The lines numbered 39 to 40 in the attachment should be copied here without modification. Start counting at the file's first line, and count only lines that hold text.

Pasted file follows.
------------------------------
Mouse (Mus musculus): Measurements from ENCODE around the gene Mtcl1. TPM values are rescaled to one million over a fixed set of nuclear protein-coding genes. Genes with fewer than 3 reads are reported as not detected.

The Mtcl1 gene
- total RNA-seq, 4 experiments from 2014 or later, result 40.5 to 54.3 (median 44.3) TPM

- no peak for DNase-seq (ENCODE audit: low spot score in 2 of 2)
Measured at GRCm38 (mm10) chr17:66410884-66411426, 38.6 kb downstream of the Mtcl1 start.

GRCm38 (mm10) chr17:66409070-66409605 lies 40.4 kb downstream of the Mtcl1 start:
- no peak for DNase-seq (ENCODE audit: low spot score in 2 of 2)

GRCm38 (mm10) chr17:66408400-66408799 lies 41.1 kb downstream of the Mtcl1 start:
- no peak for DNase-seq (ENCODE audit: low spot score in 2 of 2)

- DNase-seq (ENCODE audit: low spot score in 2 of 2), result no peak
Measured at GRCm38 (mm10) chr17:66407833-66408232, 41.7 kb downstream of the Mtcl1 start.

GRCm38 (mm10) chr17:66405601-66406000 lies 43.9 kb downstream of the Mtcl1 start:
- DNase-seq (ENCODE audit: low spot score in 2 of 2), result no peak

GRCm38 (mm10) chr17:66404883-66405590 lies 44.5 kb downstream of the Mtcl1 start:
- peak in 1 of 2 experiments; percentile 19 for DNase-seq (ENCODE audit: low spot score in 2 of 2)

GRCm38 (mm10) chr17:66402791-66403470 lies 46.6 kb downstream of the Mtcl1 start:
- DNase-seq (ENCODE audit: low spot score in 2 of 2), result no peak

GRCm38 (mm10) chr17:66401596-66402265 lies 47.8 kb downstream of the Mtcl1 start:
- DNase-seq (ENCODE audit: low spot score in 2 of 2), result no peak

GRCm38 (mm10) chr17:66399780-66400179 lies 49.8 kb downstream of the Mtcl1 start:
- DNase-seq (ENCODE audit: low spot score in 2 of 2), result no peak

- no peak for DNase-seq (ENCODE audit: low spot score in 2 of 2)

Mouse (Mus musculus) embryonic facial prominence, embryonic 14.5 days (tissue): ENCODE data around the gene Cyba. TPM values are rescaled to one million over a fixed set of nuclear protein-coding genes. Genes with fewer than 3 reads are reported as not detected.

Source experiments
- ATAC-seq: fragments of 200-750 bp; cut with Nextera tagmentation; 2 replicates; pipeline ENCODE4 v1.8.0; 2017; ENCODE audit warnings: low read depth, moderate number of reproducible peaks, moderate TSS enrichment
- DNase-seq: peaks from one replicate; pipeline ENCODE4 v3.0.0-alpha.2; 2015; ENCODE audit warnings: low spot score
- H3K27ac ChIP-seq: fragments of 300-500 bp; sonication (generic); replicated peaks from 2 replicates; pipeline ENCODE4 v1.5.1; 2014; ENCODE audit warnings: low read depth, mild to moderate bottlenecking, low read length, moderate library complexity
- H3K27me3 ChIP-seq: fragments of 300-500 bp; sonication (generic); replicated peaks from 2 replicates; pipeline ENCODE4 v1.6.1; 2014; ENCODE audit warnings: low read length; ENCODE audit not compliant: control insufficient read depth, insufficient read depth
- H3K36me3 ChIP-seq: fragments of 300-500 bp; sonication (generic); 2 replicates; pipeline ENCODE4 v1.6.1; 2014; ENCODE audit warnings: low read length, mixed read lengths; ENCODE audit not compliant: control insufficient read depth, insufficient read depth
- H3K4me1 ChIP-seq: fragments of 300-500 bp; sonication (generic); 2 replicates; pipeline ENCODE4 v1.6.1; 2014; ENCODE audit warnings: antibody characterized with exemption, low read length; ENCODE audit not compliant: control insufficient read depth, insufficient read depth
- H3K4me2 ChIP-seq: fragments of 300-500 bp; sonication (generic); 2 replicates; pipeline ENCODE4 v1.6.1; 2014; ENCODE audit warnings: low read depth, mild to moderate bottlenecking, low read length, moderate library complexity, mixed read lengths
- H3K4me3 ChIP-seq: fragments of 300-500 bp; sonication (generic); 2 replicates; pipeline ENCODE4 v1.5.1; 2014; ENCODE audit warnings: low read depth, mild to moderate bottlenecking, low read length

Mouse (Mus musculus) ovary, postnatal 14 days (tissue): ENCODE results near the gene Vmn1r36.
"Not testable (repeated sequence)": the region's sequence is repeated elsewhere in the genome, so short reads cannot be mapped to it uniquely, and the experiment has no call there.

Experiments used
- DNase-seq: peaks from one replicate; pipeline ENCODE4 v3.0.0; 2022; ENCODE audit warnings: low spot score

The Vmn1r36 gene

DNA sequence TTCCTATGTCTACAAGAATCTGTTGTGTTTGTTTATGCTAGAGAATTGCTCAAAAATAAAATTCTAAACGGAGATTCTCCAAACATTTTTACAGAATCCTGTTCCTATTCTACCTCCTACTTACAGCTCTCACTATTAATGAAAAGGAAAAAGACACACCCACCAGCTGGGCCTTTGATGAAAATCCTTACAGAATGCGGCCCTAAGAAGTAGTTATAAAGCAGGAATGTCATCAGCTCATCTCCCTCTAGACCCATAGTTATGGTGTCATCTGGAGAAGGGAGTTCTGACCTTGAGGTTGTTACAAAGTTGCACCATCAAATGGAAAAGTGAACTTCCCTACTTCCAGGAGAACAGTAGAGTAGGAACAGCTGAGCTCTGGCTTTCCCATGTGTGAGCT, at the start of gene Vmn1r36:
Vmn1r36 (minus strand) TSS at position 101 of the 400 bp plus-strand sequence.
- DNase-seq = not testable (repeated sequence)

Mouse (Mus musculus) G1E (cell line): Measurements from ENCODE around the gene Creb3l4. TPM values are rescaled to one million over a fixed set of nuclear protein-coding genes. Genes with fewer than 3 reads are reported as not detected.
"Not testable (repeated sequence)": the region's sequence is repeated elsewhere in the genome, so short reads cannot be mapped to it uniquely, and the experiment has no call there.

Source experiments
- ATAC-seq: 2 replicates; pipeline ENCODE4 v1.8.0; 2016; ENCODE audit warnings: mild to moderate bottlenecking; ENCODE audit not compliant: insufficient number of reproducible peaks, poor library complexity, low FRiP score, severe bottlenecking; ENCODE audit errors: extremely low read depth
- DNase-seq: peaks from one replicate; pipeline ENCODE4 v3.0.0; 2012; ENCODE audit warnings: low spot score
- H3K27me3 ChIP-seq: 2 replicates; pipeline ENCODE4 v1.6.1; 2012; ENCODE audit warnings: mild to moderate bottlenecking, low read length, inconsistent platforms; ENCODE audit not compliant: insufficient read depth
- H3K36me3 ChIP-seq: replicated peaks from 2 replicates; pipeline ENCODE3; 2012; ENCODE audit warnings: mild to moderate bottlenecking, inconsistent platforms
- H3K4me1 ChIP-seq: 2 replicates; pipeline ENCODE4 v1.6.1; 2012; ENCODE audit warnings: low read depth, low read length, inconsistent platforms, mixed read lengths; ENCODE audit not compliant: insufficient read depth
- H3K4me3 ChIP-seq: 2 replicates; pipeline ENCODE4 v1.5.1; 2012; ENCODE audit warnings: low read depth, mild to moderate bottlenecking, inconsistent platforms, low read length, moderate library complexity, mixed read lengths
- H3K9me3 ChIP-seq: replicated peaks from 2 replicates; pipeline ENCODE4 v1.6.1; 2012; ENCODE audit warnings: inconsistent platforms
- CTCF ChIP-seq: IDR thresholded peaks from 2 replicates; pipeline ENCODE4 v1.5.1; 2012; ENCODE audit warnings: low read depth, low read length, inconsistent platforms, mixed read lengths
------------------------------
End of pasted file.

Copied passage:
Vmn1r36 (minus strand) TSS at position 101 of the 400 bp plus-strand sequence.
- DNase-seq = not testable (repeated sequence)